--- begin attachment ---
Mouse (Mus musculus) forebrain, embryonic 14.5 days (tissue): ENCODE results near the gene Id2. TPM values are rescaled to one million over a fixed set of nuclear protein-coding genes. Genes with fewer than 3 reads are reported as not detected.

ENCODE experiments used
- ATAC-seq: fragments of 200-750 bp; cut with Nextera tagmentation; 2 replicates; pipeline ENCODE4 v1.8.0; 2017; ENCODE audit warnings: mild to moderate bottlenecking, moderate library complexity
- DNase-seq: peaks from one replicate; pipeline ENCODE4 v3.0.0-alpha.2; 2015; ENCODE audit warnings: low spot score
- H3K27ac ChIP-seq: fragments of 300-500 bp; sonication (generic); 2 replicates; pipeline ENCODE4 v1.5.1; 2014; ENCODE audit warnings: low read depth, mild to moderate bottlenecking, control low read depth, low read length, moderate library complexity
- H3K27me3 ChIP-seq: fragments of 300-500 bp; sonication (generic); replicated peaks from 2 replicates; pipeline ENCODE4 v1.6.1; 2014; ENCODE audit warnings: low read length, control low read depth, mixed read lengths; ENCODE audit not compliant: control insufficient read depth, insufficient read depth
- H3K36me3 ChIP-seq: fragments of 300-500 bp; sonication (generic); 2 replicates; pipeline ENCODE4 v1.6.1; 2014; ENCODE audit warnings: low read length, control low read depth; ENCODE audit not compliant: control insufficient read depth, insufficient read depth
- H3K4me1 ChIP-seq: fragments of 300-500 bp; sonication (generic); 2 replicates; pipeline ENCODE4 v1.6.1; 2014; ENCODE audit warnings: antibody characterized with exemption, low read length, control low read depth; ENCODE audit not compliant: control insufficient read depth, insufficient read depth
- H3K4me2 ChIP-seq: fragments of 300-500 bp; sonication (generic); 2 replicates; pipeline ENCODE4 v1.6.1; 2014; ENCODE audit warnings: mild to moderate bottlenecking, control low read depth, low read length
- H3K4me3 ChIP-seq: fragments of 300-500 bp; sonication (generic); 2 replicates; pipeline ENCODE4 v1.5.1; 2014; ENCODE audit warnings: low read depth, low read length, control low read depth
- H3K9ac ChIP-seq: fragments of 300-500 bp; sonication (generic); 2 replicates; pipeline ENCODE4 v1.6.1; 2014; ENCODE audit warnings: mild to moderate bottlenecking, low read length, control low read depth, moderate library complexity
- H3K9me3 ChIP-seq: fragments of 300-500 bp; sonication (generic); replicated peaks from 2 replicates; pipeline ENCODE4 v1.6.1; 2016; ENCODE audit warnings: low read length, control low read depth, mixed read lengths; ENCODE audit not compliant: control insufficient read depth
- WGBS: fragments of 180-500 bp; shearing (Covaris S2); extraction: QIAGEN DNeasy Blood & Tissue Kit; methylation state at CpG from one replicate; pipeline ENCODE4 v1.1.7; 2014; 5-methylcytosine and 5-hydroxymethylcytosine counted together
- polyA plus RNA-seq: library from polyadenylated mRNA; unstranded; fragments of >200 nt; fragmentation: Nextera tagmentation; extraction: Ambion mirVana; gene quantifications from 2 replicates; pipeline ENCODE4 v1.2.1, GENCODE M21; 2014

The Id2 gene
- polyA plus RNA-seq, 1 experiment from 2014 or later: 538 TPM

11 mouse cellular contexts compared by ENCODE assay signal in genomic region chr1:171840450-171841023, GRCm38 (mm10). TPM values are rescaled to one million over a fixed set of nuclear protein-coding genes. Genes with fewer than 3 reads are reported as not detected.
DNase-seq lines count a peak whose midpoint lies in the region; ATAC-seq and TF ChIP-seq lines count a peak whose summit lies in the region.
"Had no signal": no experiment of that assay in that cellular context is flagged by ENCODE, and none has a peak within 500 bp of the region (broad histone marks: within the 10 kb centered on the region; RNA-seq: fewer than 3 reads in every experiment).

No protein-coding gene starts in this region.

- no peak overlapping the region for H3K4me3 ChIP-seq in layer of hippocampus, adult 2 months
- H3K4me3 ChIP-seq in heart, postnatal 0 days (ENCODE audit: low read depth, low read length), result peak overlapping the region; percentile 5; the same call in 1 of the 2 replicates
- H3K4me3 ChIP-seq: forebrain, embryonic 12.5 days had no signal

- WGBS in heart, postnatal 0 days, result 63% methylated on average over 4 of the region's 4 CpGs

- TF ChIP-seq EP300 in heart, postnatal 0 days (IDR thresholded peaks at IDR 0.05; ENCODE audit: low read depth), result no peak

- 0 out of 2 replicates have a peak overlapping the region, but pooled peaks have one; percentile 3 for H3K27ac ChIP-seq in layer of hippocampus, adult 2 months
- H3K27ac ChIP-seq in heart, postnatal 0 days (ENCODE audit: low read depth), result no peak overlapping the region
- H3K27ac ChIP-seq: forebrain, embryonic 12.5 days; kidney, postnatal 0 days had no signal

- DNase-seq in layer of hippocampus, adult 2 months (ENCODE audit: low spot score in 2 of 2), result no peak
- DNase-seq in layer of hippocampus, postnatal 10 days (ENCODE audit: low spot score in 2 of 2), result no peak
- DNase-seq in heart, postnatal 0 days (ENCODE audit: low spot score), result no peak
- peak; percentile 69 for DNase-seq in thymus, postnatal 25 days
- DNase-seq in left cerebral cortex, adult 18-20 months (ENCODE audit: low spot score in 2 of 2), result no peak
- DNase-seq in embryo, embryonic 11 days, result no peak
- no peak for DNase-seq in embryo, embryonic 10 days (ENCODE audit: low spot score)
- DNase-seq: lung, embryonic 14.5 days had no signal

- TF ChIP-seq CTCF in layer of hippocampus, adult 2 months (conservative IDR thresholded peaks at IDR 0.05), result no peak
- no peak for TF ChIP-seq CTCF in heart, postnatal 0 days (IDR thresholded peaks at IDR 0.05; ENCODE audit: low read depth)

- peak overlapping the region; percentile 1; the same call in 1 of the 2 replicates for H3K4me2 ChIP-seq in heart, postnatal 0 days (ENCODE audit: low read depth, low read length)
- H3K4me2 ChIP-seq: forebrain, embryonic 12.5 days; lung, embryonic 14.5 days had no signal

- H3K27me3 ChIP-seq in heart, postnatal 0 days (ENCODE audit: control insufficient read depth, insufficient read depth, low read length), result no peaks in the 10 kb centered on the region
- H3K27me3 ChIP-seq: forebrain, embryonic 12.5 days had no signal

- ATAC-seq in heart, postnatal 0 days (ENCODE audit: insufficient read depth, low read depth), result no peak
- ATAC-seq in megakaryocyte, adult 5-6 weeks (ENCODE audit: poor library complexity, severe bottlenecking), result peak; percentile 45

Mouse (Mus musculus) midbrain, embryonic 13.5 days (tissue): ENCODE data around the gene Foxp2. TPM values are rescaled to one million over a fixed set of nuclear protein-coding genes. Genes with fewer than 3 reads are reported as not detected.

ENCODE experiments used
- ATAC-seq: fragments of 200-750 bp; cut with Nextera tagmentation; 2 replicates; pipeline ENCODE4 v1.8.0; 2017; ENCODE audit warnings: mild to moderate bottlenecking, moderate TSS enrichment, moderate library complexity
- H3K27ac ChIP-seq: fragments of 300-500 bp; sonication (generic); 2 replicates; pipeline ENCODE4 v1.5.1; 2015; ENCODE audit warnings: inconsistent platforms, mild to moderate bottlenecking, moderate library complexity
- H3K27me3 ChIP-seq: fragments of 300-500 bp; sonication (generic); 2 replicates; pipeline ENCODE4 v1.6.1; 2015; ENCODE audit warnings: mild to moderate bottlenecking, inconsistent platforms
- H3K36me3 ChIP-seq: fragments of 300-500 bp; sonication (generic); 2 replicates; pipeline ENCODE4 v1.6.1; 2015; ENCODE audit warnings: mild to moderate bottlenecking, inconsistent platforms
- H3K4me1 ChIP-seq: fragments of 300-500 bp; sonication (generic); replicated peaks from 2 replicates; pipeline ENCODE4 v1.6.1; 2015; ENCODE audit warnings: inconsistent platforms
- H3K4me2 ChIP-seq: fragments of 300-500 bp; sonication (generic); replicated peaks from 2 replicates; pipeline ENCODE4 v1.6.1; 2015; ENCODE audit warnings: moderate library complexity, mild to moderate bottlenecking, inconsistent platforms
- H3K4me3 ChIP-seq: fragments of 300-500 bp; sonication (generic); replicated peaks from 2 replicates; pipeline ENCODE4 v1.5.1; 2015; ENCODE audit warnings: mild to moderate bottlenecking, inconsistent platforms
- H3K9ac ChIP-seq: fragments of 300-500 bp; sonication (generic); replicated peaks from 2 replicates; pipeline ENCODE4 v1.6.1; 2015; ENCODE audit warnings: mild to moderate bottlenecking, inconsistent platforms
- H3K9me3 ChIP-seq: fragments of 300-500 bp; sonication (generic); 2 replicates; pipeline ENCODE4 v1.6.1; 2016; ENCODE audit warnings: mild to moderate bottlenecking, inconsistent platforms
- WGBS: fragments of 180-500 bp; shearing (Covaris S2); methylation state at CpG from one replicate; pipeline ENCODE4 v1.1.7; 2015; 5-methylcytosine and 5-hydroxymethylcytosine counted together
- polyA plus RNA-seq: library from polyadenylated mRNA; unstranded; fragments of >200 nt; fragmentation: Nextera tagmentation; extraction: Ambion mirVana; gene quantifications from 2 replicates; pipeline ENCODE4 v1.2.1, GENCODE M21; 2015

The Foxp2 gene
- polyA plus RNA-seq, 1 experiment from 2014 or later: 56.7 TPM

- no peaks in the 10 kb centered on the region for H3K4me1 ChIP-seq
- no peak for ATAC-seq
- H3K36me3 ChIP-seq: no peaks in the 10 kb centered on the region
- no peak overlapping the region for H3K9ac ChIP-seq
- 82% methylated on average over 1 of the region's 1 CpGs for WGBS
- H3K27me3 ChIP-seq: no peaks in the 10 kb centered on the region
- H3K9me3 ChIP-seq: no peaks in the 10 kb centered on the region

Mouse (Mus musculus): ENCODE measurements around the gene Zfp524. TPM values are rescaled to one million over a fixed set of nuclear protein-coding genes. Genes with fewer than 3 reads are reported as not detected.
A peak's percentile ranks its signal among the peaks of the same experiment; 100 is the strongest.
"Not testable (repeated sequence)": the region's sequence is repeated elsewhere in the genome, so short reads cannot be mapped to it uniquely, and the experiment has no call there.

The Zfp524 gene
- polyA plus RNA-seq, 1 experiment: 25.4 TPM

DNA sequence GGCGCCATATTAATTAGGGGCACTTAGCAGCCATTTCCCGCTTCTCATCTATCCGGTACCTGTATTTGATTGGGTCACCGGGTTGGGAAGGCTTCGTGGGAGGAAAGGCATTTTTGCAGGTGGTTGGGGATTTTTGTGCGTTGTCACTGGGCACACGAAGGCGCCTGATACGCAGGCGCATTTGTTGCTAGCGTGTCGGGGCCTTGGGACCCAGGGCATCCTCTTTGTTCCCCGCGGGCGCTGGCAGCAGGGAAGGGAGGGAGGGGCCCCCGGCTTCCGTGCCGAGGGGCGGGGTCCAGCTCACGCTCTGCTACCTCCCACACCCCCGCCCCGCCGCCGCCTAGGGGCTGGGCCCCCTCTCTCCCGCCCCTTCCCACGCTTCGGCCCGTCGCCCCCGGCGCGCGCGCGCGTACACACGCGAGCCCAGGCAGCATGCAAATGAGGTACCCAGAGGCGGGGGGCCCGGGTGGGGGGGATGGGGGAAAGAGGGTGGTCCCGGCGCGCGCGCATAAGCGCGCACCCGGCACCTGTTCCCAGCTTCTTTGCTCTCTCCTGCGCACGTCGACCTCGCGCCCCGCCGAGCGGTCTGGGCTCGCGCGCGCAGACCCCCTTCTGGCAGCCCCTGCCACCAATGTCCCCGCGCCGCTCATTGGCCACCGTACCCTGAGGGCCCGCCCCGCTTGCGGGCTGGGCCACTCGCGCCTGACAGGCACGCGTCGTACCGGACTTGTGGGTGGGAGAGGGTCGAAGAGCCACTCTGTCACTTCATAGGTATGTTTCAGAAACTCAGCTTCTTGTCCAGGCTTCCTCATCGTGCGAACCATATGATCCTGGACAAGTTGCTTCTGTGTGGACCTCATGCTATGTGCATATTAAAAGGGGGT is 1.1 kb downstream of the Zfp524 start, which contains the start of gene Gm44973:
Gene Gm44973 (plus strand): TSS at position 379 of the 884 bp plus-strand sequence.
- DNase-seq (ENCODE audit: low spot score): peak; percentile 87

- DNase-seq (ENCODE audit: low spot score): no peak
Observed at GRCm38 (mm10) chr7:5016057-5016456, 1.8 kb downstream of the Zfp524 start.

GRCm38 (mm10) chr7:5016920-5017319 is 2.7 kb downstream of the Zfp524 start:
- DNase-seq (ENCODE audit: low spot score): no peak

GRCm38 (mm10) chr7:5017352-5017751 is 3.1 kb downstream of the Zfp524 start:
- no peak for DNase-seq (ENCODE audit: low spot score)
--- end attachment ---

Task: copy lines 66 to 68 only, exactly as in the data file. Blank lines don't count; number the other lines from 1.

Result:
- H3K9me3 ChIP-seq: no peaks in the 10 kb centered on the region

Mouse (Mus musculus): ENCODE measurements around the gene Zfp524. TPM values are rescaled to one million over a fixed set of nuclear protein-coding genes. Genes with fewer than 3 reads are reported as not detected.
A peak's percentile ranks its signal among the peaks of the same experiment; 100 is the strongest.